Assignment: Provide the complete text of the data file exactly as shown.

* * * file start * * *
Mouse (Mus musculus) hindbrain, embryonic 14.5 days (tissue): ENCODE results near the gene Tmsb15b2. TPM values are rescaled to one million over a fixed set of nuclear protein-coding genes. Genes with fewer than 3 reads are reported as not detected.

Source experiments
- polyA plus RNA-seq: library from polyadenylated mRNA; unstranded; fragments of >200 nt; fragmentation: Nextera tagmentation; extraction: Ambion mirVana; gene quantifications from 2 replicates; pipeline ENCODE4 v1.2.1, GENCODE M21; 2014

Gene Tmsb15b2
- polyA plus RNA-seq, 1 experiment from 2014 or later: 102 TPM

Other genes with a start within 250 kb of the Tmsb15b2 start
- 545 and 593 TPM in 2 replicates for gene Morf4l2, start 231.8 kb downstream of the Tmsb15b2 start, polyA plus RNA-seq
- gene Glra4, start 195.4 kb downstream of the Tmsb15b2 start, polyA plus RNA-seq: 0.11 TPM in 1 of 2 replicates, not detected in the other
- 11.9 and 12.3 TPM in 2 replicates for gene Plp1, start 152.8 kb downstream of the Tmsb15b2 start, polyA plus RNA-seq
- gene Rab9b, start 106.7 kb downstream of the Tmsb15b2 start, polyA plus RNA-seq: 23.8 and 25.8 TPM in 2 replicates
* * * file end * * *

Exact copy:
Mouse (Mus musculus) hindbrain, embryonic 14.5 days (tissue): ENCODE results near the gene Tmsb15b2. TPM values are rescaled to one million over a fixed set of nuclear protein-coding genes. Genes with fewer than 3 reads are reported as not detected.

Source experiments
- polyA plus RNA-seq: library from polyadenylated mRNA; unstranded; fragments of >200 nt; fragmentation: Nextera tagmentation; extraction: Ambion mirVana; gene quantifications from 2 replicates; pipeline ENCODE4 v1.2.1, GENCODE M21; 2014

Gene Tmsb15b2
- polyA plus RNA-seq, 1 experiment from 2014 or later: 102 TPM

Other genes with a start within 250 kb of the Tmsb15b2 start
- 545 and 593 TPM in 2 replicates for gene Morf4l2, start 231.8 kb downstream of the Tmsb15b2 start, polyA plus RNA-seq
- gene Glra4, start 195.4 kb downstream of the Tmsb15b2 start, polyA plus RNA-seq: 0.11 TPM in 1 of 2 replicates, not detected in the other
- 11.9 and 12.3 TPM in 2 replicates for gene Plp1, start 152.8 kb downstream of the Tmsb15b2 start, polyA plus RNA-seq
- gene Rab9b, start 106.7 kb downstream of the Tmsb15b2 start, polyA plus RNA-seq: 23.8 and 25.8 TPM in 2 replicates